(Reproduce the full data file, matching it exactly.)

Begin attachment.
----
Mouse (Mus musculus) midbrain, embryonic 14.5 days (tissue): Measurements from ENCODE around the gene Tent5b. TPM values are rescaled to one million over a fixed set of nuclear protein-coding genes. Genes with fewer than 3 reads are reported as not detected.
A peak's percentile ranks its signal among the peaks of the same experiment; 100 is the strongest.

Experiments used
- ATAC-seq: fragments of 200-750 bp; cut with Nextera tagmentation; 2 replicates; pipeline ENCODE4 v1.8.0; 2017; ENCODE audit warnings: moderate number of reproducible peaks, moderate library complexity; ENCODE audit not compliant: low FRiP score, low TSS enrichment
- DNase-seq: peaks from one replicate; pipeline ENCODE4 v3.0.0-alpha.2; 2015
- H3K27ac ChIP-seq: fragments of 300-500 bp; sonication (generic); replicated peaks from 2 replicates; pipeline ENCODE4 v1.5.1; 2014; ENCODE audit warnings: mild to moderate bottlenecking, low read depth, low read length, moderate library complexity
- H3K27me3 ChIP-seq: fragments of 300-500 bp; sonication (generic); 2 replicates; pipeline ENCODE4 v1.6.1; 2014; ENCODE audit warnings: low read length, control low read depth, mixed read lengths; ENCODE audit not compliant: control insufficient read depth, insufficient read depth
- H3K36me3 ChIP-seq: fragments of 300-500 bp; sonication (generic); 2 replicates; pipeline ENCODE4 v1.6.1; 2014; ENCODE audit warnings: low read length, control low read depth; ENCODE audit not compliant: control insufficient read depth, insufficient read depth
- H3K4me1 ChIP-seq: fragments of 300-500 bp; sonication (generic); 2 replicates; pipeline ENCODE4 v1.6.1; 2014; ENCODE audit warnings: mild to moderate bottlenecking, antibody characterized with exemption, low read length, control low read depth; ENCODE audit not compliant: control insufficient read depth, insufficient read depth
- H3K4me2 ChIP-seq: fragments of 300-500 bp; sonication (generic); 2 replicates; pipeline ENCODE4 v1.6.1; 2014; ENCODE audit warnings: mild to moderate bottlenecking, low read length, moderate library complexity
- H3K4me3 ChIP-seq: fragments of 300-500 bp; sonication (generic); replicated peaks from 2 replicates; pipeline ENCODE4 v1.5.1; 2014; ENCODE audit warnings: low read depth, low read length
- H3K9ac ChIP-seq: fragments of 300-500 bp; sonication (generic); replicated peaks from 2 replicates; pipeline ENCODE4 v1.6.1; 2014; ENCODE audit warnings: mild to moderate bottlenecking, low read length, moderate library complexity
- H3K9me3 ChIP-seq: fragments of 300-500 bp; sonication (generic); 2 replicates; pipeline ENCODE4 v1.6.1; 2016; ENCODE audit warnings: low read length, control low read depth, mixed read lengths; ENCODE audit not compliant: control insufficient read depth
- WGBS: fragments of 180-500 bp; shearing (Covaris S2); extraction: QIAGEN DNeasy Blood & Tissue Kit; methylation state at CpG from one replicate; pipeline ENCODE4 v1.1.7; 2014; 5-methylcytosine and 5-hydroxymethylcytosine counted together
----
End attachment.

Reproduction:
Mouse (Mus musculus) midbrain, embryonic 14.5 days (tissue): Measurements from ENCODE around the gene Tent5b. TPM values are rescaled to one million over a fixed set of nuclear protein-coding genes. Genes with fewer than 3 reads are reported as not detected.
A peak's percentile ranks its signal among the peaks of the same experiment; 100 is the strongest.

Experiments used
- ATAC-seq: fragments of 200-750 bp; cut with Nextera tagmentation; 2 replicates; pipeline ENCODE4 v1.8.0; 2017; ENCODE audit warnings: moderate number of reproducible peaks, moderate library complexity; ENCODE audit not compliant: low FRiP score, low TSS enrichment
- DNase-seq: peaks from one replicate; pipeline ENCODE4 v3.0.0-alpha.2; 2015
- H3K27ac ChIP-seq: fragments of 300-500 bp; sonication (generic); replicated peaks from 2 replicates; pipeline ENCODE4 v1.5.1; 2014; ENCODE audit warnings: mild to moderate bottlenecking, low read depth, low read length, moderate library complexity
- H3K27me3 ChIP-seq: fragments of 300-500 bp; sonication (generic); 2 replicates; pipeline ENCODE4 v1.6.1; 2014; ENCODE audit warnings: low read length, control low read depth, mixed read lengths; ENCODE audit not compliant: control insufficient read depth, insufficient read depth
- H3K36me3 ChIP-seq: fragments of 300-500 bp; sonication (generic); 2 replicates; pipeline ENCODE4 v1.6.1; 2014; ENCODE audit warnings: low read length, control low read depth; ENCODE audit not compliant: control insufficient read depth, insufficient read depth
- H3K4me1 ChIP-seq: fragments of 300-500 bp; sonication (generic); 2 replicates; pipeline ENCODE4 v1.6.1; 2014; ENCODE audit warnings: mild to moderate bottlenecking, antibody characterized with exemption, low read length, control low read depth; ENCODE audit not compliant: control insufficient read depth, insufficient read depth
- H3K4me2 ChIP-seq: fragments of 300-500 bp; sonication (generic); 2 replicates; pipeline ENCODE4 v1.6.1; 2014; ENCODE audit warnings: mild to moderate bottlenecking, low read length, moderate library complexity
- H3K4me3 ChIP-seq: fragments of 300-500 bp; sonication (generic); replicated peaks from 2 replicates; pipeline ENCODE4 v1.5.1; 2014; ENCODE audit warnings: low read depth, low read length
- H3K9ac ChIP-seq: fragments of 300-500 bp; sonication (generic); replicated peaks from 2 replicates; pipeline ENCODE4 v1.6.1; 2014; ENCODE audit warnings: mild to moderate bottlenecking, low read length, moderate library complexity
- H3K9me3 ChIP-seq: fragments of 300-500 bp; sonication (generic); 2 replicates; pipeline ENCODE4 v1.6.1; 2016; ENCODE audit warnings: low read length, control low read depth, mixed read lengths; ENCODE audit not compliant: control insufficient read depth
- WGBS: fragments of 180-500 bp; shearing (Covaris S2); extraction: QIAGEN DNeasy Blood & Tissue Kit; methylation state at CpG from one replicate; pipeline ENCODE4 v1.1.7; 2014; 5-methylcytosine and 5-hydroxymethylcytosine counted together